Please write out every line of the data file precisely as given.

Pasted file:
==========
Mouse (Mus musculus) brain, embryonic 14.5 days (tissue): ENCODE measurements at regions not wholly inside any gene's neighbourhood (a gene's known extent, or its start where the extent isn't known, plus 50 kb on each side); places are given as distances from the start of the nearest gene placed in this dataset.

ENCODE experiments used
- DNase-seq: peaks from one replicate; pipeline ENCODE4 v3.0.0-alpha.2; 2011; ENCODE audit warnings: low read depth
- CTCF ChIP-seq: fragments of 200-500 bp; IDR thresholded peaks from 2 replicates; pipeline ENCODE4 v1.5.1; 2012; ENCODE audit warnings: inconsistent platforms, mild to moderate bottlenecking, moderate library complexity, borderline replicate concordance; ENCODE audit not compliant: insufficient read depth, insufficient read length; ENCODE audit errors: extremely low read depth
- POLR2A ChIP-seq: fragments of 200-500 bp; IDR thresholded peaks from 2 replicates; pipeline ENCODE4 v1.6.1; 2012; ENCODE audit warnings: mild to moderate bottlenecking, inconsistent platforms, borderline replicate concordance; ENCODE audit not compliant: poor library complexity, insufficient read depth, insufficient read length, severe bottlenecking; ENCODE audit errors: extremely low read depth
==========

Mouse (Mus musculus) brain, embryonic 14.5 days (tissue): ENCODE measurements at regions not wholly inside any gene's neighbourhood (a gene's known extent, or its start where the extent isn't known, plus 50 kb on each side); places are given as distances from the start of the nearest gene placed in this dataset.

ENCODE experiments used
- DNase-seq: peaks from one replicate; pipeline ENCODE4 v3.0.0-alpha.2; 2011; ENCODE audit warnings: low read depth
- CTCF ChIP-seq: fragments of 200-500 bp; IDR thresholded peaks from 2 replicates; pipeline ENCODE4 v1.5.1; 2012; ENCODE audit warnings: inconsistent platforms, mild to moderate bottlenecking, moderate library complexity, borderline replicate concordance; ENCODE audit not compliant: insufficient read depth, insufficient read length; ENCODE audit errors: extremely low read depth
- POLR2A ChIP-seq: fragments of 200-500 bp; IDR thresholded peaks from 2 replicates; pipeline ENCODE4 v1.6.1; 2012; ENCODE audit warnings: mild to moderate bottlenecking, inconsistent platforms, borderline replicate concordance; ENCODE audit not compliant: poor library complexity, insufficient read depth, insufficient read length, severe bottlenecking; ENCODE audit errors: extremely low read depth